John Hillcoat‘s The Road, which screens today at the Venice Film Festival after months of being kept out of sight by the Weinstein brothers after postponing its release from the end of last year, has been totally dismissed by Variety‘s Todd McCarthy. The opening graph of his review says “this Road leads nowhere” and that “it falls short on every front.”

Viggo Mortensen, Kodi Smit-McPhee in John Hillcoat‘s The Road.

The drama as composed by novelist Cormac McCarthy in his 2006 novel “is one little genre step away from being an outright zombie movie,” McCarthy observes. “[And this is] something that’s much more evident onscreen, with its drooling, crusty-toothed aggressors and live humans with missing limbs; memories of Night of the Living Dead unavoidably advance in all the scenes in which Viggo Mortensen and son Kodi Smit-McPhee take refuge in a house, where they must contend with unfriendly marauders.

“But Hillcoat, who played with heavy violence in The Proposition and made some of it stick, shows no talent for or inclination toward setting up a scene here; any number of sequences in The Road could have been very suspenseful if built up properly, but Hillcoat, working from a script by Joe Penhall, just hopscotches from scene to scene in almost random fashion without any sense of pacing or dramatic modulation.

“Dialogue that should have been directed with an almost Pinteresque sense of timing is delivered without meaningful shadings, principally by two actors who have no chemistry together. Unfortunately, Mortensen lacks the gravitas to carry the picture; suddenly resembling Gabby Hayes with his whiskers and wayward hair, the actor has no bottom to him, and his interactions with Smit-McPhee, whom one can believe as Charlize Theron‘s son but not Mortensen’s, never come alive.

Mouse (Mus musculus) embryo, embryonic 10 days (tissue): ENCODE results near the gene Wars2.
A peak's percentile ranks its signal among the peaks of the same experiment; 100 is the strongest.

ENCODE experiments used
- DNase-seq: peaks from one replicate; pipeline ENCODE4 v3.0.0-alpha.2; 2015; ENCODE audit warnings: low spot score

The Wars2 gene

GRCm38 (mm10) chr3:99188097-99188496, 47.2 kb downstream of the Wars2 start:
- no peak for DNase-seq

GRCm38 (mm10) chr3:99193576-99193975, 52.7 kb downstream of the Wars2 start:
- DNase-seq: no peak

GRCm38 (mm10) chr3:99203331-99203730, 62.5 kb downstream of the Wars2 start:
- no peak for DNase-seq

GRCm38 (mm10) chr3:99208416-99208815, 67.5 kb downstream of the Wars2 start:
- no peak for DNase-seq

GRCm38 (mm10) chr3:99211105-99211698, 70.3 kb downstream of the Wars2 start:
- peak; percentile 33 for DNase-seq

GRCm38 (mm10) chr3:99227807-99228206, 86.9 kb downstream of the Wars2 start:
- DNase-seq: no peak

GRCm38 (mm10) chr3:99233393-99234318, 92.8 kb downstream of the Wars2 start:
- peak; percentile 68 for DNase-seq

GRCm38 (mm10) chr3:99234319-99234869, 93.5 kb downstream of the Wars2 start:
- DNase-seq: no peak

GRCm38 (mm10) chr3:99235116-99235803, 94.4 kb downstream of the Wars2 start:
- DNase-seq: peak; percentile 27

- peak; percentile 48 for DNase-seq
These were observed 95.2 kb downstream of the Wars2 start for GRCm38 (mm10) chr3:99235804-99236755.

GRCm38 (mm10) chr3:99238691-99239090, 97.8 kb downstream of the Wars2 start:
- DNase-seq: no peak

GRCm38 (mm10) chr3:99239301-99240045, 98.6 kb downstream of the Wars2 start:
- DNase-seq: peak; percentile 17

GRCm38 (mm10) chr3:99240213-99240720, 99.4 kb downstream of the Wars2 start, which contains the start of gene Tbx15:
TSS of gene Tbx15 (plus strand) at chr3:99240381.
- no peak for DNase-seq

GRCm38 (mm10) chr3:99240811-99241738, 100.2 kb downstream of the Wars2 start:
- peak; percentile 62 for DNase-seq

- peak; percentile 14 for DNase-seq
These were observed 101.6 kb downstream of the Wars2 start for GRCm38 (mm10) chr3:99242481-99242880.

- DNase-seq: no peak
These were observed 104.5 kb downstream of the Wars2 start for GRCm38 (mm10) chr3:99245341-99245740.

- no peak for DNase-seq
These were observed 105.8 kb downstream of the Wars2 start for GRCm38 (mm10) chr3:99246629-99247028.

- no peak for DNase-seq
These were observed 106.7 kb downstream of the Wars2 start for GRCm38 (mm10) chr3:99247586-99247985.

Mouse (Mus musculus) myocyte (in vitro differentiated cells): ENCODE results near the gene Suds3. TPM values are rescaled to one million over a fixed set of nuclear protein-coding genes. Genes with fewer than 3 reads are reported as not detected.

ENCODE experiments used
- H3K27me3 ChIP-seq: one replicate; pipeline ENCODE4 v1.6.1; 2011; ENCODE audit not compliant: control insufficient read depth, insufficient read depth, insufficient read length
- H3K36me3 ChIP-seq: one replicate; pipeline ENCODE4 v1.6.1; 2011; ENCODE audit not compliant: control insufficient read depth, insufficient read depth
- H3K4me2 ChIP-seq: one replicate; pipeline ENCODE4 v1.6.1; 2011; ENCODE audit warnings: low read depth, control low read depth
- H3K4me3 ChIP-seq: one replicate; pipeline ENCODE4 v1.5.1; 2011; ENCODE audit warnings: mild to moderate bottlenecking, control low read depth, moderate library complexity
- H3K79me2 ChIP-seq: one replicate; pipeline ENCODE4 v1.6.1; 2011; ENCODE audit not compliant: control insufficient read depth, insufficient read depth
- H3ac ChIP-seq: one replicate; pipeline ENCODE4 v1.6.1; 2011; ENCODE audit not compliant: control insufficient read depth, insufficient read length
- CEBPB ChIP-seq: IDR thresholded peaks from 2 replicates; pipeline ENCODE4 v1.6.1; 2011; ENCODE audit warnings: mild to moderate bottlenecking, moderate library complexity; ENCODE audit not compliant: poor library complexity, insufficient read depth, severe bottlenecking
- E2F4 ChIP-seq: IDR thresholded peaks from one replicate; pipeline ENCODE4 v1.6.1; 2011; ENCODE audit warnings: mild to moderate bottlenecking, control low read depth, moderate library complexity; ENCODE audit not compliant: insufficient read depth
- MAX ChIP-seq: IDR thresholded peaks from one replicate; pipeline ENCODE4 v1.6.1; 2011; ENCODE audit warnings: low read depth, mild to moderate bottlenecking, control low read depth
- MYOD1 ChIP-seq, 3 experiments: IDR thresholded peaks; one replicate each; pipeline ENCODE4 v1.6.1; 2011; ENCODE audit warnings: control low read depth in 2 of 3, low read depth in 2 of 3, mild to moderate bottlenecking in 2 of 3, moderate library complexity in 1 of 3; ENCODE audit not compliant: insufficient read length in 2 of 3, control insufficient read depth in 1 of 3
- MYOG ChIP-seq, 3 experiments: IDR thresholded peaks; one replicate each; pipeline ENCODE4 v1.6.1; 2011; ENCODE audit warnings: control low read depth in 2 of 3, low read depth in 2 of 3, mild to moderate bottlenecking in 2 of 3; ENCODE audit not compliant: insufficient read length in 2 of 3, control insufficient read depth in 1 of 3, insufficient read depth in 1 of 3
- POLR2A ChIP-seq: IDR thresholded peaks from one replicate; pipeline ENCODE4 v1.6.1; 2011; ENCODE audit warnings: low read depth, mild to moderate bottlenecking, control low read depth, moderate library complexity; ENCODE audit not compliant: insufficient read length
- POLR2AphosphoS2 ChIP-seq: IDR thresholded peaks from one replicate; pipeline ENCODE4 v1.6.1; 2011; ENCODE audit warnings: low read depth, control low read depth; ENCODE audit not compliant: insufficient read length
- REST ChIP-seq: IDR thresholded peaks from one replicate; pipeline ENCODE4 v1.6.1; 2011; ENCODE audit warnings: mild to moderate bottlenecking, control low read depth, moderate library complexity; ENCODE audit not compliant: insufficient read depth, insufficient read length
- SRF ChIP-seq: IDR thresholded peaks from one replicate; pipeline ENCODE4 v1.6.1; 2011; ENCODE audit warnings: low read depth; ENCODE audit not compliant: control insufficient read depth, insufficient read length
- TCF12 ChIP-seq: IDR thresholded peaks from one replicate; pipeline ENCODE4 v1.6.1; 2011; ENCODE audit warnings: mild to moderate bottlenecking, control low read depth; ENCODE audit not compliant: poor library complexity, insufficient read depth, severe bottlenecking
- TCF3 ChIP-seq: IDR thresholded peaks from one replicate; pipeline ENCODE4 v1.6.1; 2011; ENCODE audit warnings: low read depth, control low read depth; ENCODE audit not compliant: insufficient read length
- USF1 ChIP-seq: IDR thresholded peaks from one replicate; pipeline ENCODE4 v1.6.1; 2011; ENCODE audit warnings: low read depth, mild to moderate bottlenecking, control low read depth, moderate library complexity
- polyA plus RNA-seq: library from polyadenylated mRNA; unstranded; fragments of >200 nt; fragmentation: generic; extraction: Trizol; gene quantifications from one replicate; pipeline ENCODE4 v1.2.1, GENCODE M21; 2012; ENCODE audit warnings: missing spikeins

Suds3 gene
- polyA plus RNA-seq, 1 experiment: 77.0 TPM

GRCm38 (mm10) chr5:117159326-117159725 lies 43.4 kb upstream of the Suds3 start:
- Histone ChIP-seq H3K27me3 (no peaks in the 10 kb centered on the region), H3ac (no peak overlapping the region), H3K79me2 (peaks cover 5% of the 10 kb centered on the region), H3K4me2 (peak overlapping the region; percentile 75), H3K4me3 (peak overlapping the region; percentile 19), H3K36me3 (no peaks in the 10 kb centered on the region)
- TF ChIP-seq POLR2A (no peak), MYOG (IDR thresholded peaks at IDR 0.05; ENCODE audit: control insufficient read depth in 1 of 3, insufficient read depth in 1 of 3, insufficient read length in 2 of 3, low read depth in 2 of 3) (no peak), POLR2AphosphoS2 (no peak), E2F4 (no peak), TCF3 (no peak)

“Tellingly, both thesps are better in their individual scenes with other actors; Mortensen gets into it with Robert Duvall, who plays an old coot met along the road, while Smit-McPhee registers a degree of rapport with Guy Pearce, practically unrecognizable at first as another wanderer. Generally, the boy’s readings are blandly on the nose.

“If you’re going to adapt a book like McCarthy’s bestseller, you’re pretty much obliged to make a terrific film or it’s not worth doing — first because expectations are high, and second, because the picture needs to make it worth people’s while to sit through something so grim.

“Showing clear signs of being test-screened and futzed with to death, the Dimension release may receive a measure of respect in some quarters but is very, very far from the film it should have been, spelling moderate to tepid box-office prospects after big fest preems.”

McCarthy didn’t review The Road out of Venice, but off a showing at LA’s Sunset Screening Room on 8.27.